Tuesday, January 08, 2008

Sophisticated Purchasers, Differences in Financial Services Lead TTAB to Reverse 2(d) Refusal of "BRIDGER CAPITAL" over "BRIDGER COMMERCIAL FUNDING"

"Notwithstanding the similarities between the marks, the significant differences between the nature of the services [together with] the high level of sophistication of purchasers tip the scales in favor of a finding of no likelihood of confusion." That's the reason the Board reversed a Section 2(d) refusal of the mark BRIDGER CAPITAL for "hedge fund services for high-net-worth investors" [CAPITAL disclaimed]. The Board found the mark not likely to cause confusion with the registered mark BRIDGER COMMERCIAL FUNDING for commercial lending services for the commercial mortgage and financial asset management industries" [COMMERCIAL FUNDING disclaimed]. In re Bridger Management, LLC, Serial No. 78516349 (December 28, 2007) [not precedential].

Jim Bridger

The Board noted that the cited mark is registered on the Supplemental Register, leading Applicant to claim that BRIDGER is merely descriptive of "bridge loans" offered through commercial lending services. Even assuming that were true, the Board observed, BRIDGER is still the dominant feature of both marks. And even if BRIDGER is arbitrary in Applicant's mark but descriptive in the registered mark, the difference in meaning is "outweighed by the identity in sound and appearance." And the marks in their entireties "engender substantially similar overall commercial impressions."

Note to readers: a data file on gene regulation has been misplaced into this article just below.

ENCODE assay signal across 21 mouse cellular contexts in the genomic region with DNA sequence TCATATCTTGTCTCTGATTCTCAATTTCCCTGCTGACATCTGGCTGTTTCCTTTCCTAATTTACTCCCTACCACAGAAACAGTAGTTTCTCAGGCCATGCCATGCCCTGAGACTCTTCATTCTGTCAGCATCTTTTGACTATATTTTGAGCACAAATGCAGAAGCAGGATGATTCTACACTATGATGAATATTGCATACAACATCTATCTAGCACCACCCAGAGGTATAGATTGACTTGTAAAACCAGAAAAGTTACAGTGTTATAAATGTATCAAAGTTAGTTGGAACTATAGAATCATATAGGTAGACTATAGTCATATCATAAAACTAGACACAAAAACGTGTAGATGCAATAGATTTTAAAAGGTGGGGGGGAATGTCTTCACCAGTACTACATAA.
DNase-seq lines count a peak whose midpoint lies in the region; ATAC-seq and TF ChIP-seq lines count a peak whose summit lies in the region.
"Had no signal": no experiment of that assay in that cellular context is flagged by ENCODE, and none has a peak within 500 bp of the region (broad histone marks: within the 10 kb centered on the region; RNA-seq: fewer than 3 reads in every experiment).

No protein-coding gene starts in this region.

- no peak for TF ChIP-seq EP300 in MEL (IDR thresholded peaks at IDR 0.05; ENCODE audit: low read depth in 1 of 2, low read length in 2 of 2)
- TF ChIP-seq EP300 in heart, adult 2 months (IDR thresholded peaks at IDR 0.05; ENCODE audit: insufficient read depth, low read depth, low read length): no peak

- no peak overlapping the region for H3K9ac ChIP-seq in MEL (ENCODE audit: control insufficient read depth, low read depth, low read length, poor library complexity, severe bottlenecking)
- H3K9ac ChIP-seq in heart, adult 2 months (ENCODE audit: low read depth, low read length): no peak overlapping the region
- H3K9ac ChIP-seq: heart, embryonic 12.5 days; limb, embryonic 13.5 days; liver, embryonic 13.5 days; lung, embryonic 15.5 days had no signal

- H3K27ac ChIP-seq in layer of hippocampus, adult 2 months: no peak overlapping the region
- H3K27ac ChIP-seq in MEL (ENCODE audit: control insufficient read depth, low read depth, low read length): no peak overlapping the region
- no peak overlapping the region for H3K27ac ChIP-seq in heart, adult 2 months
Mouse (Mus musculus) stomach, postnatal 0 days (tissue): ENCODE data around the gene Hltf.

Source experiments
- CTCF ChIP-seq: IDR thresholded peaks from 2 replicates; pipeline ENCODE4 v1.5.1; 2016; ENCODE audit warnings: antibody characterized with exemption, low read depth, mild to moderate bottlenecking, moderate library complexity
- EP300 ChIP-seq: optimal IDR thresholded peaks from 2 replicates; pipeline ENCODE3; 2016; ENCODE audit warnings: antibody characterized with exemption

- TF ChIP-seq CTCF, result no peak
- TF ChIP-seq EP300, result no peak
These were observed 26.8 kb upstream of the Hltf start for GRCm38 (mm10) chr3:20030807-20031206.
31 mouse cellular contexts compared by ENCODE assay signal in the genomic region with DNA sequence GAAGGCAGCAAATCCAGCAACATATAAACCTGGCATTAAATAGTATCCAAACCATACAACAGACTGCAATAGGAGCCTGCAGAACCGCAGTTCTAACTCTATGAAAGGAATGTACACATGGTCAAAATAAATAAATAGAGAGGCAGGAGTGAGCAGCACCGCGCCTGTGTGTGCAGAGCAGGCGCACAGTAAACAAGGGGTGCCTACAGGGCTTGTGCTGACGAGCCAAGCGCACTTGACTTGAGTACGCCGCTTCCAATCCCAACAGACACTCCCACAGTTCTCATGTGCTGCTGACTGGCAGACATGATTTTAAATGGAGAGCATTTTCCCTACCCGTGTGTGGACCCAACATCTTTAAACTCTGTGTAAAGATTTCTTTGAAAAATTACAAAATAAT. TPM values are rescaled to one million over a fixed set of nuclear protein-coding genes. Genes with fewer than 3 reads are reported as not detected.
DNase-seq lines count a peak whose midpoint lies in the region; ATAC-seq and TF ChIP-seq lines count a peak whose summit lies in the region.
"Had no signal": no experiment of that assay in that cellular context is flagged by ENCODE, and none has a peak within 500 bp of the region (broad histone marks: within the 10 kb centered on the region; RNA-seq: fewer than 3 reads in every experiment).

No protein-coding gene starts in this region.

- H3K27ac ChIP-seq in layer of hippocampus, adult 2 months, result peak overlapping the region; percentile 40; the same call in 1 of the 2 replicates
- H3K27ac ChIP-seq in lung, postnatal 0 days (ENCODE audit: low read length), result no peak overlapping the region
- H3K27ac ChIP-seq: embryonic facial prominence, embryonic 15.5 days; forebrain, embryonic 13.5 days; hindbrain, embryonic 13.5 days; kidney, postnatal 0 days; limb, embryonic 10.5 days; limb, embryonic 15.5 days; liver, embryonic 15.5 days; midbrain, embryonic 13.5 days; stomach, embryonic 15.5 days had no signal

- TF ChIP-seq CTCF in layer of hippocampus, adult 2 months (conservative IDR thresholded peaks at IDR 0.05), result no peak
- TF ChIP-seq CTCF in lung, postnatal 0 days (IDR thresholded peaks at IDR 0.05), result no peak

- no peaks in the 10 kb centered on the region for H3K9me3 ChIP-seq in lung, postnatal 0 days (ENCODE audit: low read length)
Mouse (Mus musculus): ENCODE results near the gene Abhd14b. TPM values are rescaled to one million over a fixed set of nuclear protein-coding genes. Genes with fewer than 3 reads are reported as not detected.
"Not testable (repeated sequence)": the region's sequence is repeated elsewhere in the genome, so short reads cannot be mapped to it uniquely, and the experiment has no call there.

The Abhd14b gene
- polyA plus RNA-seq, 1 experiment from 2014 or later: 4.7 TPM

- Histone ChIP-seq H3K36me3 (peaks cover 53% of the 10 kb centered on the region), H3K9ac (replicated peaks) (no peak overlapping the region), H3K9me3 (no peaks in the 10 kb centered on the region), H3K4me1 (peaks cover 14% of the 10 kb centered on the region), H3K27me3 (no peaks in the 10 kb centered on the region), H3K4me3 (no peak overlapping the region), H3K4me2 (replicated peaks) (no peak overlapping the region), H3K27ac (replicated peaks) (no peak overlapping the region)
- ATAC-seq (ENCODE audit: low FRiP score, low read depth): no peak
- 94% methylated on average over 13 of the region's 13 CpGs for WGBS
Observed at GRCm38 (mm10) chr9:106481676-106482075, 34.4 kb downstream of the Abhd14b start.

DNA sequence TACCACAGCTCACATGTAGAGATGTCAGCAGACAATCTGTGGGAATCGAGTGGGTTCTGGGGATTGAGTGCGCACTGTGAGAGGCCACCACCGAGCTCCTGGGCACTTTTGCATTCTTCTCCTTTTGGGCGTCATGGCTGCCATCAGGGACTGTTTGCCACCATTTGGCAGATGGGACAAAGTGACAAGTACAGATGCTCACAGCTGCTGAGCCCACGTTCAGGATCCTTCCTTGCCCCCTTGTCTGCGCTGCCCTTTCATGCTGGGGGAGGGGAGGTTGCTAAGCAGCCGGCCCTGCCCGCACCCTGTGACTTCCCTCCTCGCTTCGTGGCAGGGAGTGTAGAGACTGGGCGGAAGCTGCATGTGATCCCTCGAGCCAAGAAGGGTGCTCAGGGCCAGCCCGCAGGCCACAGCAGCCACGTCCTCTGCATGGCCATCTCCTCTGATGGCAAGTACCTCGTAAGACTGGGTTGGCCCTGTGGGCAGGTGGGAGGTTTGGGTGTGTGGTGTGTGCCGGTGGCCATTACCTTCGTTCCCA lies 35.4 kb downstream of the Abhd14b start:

As to the services, the Board found that, although some financial institutions render both investment management and commercial lending services, hedge funds "are a distinct type of investment vehicle." The PTO "failed to provide even one example of a single entity providing both hedge fund and commercial lending services."

Moreover, "it is immediately apparent ... that the services are rendered to highly sophisticated purchasers": applicant's to high net worth individuals and entities; registrant's to banks and similar financial institutions.

"The nature of the services clearly requires that any of the involved financial transactions are made only with care and deliberation after investigation. *** [T]he customers are sophisticated and certainly will know with whom they are dealing."

Observing that it is not concerned with "mere theoretical possibilities of confusion" but with "the practicalities of the commercial world," the Board reversed the refusal to register.

TTABlog note: Jim Bridger, depicted above, had nothing to do with this case. But the word "Bridger" brought to mind the old Johnny Horton song about the legendary frontiersman. Besides, who wants to see a picture of a hedge fund?

Text Copyright John L. Welch 2008.


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